Garodnick asks for timetable,
CW says approvals from city take time
By Sabina Mollot
Nearly eleven months after Hurricane Sandy, Council Member Dan Garodnick has called on CWCapital to finish the repairs in hard hit buildings in Peter Cooper — especially since they were supposed to have been completed this month.
This was a timeline given by management, and noted Garodnick in a letter to CWCapital Asset Management Vice President Andrew MacArthur, was last mentioned in an official property update to residents in August.
“It is now September, and as far as the residents can tell, none of those basements appear close to opening,” said Garodnick, in the letter, which is dated September 4.
He added that residents deserve at least an update with some sort of explanation since residents in 15 PCV buildings have had to do without bike storage or laundry rooms. (Those buildings have had temporary washers and dryers.) Residents have also been unable to access the basement to get in and out of their buildings. Meanwhile, instead, Garodnick said, the only updates residents do get are for things management wants to promote.
“The updates being sent out give information about more whimsical matters like last week’s photo contest — with no word about these basic services,” said Garodnick. Though he was the one to push CW to give residents a timetable for the completion of the work, Garodnick said he never expected that the September date wouldn’t be enough time. “This has taken far longer than anyone could have reasonably expected,” he told T&V, “and residents deserve an explanation and compensation.”
Following the loss of Sandy-related services in 15 Peter Cooper buildings and two Stuyvesant Town buildings, the Tenants Association filed an application for rent reductions with the state housing agency. However, there has still been no decision on that, the Tenants Association said this week, and in his letter, Garodnick called on CW not to wait for that claim to be resolved before paying up.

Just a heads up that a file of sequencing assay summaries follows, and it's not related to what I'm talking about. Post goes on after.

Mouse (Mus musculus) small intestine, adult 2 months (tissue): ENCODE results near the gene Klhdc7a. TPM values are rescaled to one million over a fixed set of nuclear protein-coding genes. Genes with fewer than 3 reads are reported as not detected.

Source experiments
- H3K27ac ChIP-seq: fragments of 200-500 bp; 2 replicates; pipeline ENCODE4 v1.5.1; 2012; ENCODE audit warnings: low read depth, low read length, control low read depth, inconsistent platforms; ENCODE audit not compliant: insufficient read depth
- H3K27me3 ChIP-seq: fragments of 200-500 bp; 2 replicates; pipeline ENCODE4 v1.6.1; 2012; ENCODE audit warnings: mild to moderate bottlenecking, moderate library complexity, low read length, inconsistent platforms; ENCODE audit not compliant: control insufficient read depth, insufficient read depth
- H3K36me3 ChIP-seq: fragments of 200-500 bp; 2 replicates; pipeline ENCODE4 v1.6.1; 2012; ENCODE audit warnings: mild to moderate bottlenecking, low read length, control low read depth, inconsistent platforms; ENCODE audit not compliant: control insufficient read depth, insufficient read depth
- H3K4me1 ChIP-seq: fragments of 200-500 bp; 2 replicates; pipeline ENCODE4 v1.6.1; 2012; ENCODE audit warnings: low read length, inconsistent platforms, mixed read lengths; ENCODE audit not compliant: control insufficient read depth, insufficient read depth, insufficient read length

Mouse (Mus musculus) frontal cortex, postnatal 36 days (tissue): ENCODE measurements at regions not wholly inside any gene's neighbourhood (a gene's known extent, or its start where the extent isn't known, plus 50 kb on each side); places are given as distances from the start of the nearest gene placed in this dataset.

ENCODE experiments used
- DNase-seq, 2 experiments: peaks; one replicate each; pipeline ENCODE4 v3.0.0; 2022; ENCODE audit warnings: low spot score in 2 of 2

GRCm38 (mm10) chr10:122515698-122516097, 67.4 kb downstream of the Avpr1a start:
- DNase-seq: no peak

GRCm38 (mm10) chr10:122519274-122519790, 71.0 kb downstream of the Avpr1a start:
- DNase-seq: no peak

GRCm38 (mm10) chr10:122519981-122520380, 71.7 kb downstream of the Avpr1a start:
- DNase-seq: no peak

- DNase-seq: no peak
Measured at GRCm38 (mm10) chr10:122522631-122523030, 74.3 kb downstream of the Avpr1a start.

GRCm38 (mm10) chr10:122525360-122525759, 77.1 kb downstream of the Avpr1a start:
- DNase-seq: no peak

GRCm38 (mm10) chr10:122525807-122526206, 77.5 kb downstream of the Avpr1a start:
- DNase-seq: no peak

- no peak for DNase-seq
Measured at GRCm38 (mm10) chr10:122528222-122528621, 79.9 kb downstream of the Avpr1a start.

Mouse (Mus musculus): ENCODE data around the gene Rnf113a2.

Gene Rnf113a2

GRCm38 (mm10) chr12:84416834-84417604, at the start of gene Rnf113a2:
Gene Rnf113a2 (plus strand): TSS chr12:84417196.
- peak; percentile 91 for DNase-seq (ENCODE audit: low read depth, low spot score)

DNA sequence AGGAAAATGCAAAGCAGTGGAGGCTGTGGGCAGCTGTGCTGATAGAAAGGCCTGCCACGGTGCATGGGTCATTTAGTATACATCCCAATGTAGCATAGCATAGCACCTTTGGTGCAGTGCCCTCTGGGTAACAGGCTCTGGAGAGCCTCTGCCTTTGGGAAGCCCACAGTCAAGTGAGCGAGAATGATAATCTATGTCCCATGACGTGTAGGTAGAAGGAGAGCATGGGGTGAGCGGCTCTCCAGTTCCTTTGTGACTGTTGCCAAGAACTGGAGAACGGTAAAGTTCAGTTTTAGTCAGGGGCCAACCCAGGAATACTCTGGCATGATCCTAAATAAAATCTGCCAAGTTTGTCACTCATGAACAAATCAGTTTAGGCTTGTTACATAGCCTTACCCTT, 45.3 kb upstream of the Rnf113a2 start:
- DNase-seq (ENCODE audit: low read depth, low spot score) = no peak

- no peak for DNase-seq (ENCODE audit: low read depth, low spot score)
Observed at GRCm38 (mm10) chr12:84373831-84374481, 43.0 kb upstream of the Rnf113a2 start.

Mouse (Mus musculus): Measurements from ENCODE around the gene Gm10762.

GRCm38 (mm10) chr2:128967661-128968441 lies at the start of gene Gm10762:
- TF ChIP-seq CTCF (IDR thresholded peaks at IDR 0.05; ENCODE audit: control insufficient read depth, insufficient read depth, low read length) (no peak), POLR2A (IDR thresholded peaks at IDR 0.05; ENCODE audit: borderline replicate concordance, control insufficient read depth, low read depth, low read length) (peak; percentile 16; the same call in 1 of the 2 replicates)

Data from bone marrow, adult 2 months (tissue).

“We’re getting close to the one-year mark here,” he said.
Garodnick said that as of Tuesday he has not gotten a response from CW, but on Wednesday, after being asked for comment from T&V, Brian Moriarty, a spokesperson for CWCapital said that the delay is due to the slow process of getting city approval for the various aspects of the work.
“As we’ve said, rebuilding the 17 basements that were damaged during Hurricane Sandy is a complex project that, beyond the physical work and procurement of materials with long lead times, involves numerous agencies that must review and approve plans for every aspect of each basement’s infrastructure and careful scheduling and staging of contractors to ensure the work is completed as quickly and safely as possible with the minimum disruption for our residents,” Moriarty said.
“As such, it is not uncommon for construction projects of this scale to take a long time. Although some residents may not yet see physical work being done in their basement, we assure you that significant progress has been made in all basements. We are making every effort to finish this work as soon as possible, and expect it will be done later this fall.”
Moriarty said that as far as the rent rebates are concerned, the Tenants Association’s application, previously slammed by CW in a court document as “petty” and “mean-spirited,” was also helping to slow things down.
“We offered to sit down with the TA in January to negotiate exactly that,” said Moriarty. “However, they declined to meet and elected to file a diminution of services claim instead. It is disappointing as many of the steps the TA has taken have actually prolonged our ability to get the required approvals. It seems that this could have been more easily resolved.”
In response, Garodnick said, “Rather than get into a he said, she said about TA management negotiating, CW should just do the right thing and compensate tenants.”
Though we were unable to reach the Tenants Association by press time for the print edition, TA Chair Susan Steinberg and President John Marsh later responded to say that the application for a rent reduction doesn’t affect management’s ability to restore the laundry rooms. They added that filing the application strengthened their ability to negotiate.